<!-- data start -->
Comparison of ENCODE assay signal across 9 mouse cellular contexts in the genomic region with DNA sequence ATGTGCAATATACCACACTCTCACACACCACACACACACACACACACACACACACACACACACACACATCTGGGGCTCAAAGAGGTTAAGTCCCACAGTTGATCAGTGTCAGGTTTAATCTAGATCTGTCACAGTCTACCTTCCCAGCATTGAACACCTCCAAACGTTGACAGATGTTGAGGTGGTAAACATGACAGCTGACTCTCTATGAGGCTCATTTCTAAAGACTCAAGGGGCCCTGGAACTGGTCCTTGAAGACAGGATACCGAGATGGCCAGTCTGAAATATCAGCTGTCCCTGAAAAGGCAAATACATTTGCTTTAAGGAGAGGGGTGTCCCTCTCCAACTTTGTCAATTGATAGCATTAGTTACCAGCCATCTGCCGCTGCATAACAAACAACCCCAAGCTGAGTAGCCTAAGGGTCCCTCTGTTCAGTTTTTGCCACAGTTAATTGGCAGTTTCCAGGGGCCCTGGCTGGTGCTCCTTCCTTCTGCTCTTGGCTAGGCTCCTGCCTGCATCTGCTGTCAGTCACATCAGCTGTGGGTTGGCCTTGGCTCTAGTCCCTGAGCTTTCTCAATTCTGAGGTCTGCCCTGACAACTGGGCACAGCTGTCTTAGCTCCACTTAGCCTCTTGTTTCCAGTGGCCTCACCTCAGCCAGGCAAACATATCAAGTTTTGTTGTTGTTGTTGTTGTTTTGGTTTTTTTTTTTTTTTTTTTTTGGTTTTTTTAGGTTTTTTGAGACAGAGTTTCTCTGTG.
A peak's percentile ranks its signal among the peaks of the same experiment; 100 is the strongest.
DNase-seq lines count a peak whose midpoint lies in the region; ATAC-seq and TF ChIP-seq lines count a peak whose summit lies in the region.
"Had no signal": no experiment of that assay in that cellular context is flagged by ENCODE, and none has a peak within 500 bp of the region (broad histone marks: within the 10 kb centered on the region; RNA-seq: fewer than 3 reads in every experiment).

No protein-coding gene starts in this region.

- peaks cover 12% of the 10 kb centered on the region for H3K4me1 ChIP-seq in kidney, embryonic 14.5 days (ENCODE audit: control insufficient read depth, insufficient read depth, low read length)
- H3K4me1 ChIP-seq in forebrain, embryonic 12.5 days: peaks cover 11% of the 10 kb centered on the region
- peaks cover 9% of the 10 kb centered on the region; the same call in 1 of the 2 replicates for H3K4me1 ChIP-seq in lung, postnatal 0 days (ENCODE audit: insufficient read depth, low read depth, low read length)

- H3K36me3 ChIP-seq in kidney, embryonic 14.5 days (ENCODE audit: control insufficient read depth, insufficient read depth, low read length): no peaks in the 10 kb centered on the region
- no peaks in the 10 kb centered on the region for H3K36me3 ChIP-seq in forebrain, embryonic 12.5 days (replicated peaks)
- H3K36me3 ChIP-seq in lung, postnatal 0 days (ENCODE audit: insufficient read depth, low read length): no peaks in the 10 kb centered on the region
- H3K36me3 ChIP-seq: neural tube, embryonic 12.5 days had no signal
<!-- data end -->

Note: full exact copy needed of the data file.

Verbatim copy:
Comparison of ENCODE assay signal across 9 mouse cellular contexts in the genomic region with DNA sequence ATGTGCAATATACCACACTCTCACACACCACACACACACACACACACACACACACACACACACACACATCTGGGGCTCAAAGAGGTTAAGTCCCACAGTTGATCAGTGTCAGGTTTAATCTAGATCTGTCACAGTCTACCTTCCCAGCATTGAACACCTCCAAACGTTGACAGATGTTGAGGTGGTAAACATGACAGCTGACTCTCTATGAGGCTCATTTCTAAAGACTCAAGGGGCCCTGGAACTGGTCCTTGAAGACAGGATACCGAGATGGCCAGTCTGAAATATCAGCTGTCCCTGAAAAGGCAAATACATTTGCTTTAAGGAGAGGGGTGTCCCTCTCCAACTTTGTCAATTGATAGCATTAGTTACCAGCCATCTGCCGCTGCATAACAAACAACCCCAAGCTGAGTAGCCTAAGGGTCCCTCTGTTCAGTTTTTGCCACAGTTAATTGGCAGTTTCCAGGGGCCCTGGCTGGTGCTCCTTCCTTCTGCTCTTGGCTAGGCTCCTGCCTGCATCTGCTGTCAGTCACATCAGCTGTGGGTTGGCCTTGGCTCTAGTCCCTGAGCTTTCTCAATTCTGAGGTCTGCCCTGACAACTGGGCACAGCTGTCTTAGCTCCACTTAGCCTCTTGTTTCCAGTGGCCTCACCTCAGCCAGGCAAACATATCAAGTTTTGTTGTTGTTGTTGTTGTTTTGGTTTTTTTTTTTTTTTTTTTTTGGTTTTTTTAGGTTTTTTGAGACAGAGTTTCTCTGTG.
A peak's percentile ranks its signal among the peaks of the same experiment; 100 is the strongest.
DNase-seq lines count a peak whose midpoint lies in the region; ATAC-seq and TF ChIP-seq lines count a peak whose summit lies in the region.
"Had no signal": no experiment of that assay in that cellular context is flagged by ENCODE, and none has a peak within 500 bp of the region (broad histone marks: within the 10 kb centered on the region; RNA-seq: fewer than 3 reads in every experiment).

No protein-coding gene starts in this region.

- peaks cover 12% of the 10 kb centered on the region for H3K4me1 ChIP-seq in kidney, embryonic 14.5 days (ENCODE audit: control insufficient read depth, insufficient read depth, low read length)
- H3K4me1 ChIP-seq in forebrain, embryonic 12.5 days: peaks cover 11% of the 10 kb centered on the region
- peaks cover 9% of the 10 kb centered on the region; the same call in 1 of the 2 replicates for H3K4me1 ChIP-seq in lung, postnatal 0 days (ENCODE audit: insufficient read depth, low read depth, low read length)

- H3K36me3 ChIP-seq in kidney, embryonic 14.5 days (ENCODE audit: control insufficient read depth, insufficient read depth, low read length): no peaks in the 10 kb centered on the region
- no peaks in the 10 kb centered on the region for H3K36me3 ChIP-seq in forebrain, embryonic 12.5 days (replicated peaks)
- H3K36me3 ChIP-seq in lung, postnatal 0 days (ENCODE audit: insufficient read depth, low read length): no peaks in the 10 kb centered on the region
- H3K36me3 ChIP-seq: neural tube, embryonic 12.5 days had no signal